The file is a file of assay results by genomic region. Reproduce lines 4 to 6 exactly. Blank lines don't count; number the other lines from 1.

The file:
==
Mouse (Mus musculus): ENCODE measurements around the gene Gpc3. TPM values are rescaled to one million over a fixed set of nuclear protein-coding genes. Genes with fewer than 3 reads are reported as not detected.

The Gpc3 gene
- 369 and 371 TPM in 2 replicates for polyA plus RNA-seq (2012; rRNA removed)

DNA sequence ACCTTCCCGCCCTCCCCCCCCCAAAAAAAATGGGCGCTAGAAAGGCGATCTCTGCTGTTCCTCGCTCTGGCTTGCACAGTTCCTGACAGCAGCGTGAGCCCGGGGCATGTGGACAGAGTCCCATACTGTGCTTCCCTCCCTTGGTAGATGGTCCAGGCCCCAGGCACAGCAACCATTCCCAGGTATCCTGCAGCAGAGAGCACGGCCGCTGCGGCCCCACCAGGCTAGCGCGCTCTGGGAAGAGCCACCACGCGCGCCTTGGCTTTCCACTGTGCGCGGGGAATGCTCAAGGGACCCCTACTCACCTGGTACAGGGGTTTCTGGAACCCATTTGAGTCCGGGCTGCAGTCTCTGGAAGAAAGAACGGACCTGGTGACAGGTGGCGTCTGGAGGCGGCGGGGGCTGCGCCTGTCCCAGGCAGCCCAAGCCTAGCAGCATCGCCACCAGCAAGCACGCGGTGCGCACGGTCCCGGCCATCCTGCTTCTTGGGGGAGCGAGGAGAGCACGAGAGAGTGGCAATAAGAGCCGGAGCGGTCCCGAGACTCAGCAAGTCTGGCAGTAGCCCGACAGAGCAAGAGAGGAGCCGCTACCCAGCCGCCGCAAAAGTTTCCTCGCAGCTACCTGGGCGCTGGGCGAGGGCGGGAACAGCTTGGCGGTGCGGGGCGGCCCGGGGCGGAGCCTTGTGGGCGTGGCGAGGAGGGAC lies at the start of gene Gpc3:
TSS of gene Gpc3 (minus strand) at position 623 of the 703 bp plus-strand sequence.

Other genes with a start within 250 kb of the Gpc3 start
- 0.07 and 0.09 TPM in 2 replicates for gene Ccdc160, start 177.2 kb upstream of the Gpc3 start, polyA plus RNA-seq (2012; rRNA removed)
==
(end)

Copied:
DNA sequence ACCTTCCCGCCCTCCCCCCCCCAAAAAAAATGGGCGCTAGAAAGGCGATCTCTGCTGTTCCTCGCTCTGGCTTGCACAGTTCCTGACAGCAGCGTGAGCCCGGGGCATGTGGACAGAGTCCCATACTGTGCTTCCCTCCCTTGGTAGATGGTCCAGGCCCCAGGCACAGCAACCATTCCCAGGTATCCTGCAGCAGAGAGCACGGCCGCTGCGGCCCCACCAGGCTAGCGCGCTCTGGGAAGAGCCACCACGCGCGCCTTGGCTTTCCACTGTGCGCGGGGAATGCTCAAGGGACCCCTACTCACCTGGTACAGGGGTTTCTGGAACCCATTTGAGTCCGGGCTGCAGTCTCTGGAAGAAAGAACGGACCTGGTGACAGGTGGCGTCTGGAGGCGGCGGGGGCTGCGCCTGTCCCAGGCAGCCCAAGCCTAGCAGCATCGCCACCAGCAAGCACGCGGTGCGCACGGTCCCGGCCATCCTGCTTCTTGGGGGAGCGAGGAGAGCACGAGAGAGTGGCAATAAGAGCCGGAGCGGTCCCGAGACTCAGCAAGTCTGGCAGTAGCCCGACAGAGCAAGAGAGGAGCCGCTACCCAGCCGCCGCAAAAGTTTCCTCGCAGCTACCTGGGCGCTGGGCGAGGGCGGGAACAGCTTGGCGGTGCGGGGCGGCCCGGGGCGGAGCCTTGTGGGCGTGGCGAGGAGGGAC lies at the start of gene Gpc3:
TSS of gene Gpc3 (minus strand) at position 623 of the 703 bp plus-strand sequence.

Other genes with a start within 250 kb of the Gpc3 start